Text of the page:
Formerly Known As "The U.S. Treasury"

Is Steve Martin writing Paul Krugman’s blog posts these days?  We strongly suspect it, because only a comic genius could create parodies of such stunning grandeur.  For sheer zany silliness, however, Krugman’s latest, just off the ether, tops anything he (or Martin, for that matter) has ever issued.  Krugman writes that “failing to raise the debt limit could be widely read as a signal that we are, in fact, a banana republic.”

Admire it.  Wonder at it.  Don’t try to absorb it all at once; its scope is too vast, its brilliance too complex, and its hilarity too profound to embrace in just one reading.

Krugman’s reasoning is as loopy as his assertion.  Let’s look:

“First, US government debt plays a special role in the financial system: T-bills are the universal safe asset, the ultimate collateral. That’s why, during moments of financial stress, the interest rate on T-bills has actually gone negative. Make that safe asset suddenly unsafe, and it might cause vast disruption.”

That’s right. Krugman actually just tried to argue that abiding by the spending cap — making some small attempt to put our fiscal house in order —  will make our creditors think that our government debt is less safe.

Okay, Professor Krugman.   Let me spell it out for you in a way that even a Nobel Prize-winning economist from Princeton can understand:  Banana republics are countries whose rulers are despots whose policies are unopposed, and who engage in reckless and irresponsible government spending to keep the serfs in line.  Demanding unswerving fealty to our Leader strikes us as rather closer to that scenario than offering resistance to raising again a limit that was put in place for a very good reason.

Why do we have spending caps?  Why, so we can raise them whenever we get close to reaching them, of course.  According to Krugman, “failure to raise the debt limit could act as a terrible signal about the US political system.”

Marvelous, isn’t it?  Krugman concludes that the way to calm the fears of our creditors, who have watched with increasing horror as the nation’s spending spree has flipped our deficit to its highest level, as a percentage of GDP, since World War II, is to spend even more! Works for you, doesn’t it?  Nothing soothes the spirit like watching someone who owes you a whopping trillion or so walk merrily past you whistling “Happy Days Are Here Again” and turn into the nearest casino flashing a handful of credit cards.

We know well by now that Krugman wants more stimulus, more government spending, and higher taxes, all of which would be good ideas if we hadn’t already tried that and failed utterly.  Keynes, whom Krugman claims to channel, did not say that government stimulus be unlimited, nor did he suggest that raising taxes during an economic slowdown was anything but insanity.  And, in fact, Republicans are not rejecting an increase outright.  What they are asking is what will Obama do, if the cap is raised, to make at least some progress towards fiscal discipline.  But for Krugman, even this concession is unreasonable:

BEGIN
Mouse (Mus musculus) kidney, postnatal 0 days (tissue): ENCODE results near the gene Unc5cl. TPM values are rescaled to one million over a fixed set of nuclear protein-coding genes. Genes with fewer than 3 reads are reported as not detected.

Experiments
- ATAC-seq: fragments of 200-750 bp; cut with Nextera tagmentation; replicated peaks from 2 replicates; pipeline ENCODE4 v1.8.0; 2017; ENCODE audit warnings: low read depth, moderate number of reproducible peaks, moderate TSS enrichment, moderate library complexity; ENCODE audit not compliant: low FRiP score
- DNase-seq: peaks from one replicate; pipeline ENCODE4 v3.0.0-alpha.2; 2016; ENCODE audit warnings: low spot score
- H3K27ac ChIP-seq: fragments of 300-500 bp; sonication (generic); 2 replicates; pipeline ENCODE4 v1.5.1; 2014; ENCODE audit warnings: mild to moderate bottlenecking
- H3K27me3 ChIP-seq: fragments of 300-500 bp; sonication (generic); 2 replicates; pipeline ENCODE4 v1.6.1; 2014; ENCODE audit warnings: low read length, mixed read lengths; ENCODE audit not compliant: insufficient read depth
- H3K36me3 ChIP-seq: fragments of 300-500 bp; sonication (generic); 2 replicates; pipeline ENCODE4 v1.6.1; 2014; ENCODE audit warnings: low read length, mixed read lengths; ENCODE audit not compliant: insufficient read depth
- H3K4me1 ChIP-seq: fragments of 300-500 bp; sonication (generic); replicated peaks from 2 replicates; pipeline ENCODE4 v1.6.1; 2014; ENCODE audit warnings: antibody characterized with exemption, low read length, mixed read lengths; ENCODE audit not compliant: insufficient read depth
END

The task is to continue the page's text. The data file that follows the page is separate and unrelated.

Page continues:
“Once the crazies know that they can get whatever they want by threatening to blow up the economy, they’ll just keep demanding more and more. Obama just can’t let that dynamic get started without setting up an even worse crash down the road.”

So the people asking for action aimed at restoring the creditworthiness of the US are “crazies” who are “threatening to blow up the economy?”  That’s a bit of a stretch even for Krugman. Obama, in the name of all that’s good for the red, white and blue, must refuse any negotiation?  Make no concession to fiscal restraint.  Just spend more and more, and when we blow through that cap, demand it be raised again?

Krugman is not crazy, and he is not stupid.  But this latest attempt at sorcery — where leaden claims are passed off as nuggets of wisdom — will require more than a Philosopher’s Stone to convince any but the traditional gullibles who comprise Krugman’s chorus.  And while we have watched with some satisfaction Krugman’s daily whining and mounting tantrums when his Word is not heeded, this last one is so far beyond the pale as to make us wonder if he’s indeed channeling — but the spirit he’s tapping sounds less like Keynes and more like Groucho Marx.

So we advise Mr. Krugman to relax.  We assure him that not even one of our creditors will find this very small sign of fiscal restraint troubling — quite to the contrary, as Mr. Krugman knows well.  This latest blurt of outright nonsense is nothing more than a wheezing attempt to fool the suckers one more time, and since it appears that Krugman preaches only to the choir these days, we have little to fear from his latest sermon.  But it’s still a lot of fun watching him try to pull this one off; in fact, we applaud his ambition:  it seems only fitting that this refugee from academe set his sights on winning an Academy Award, this time for “Best Performance In The Theater Of The Absurd.”  I know they don’t actually give out one of those, but maybe this year they should consider it.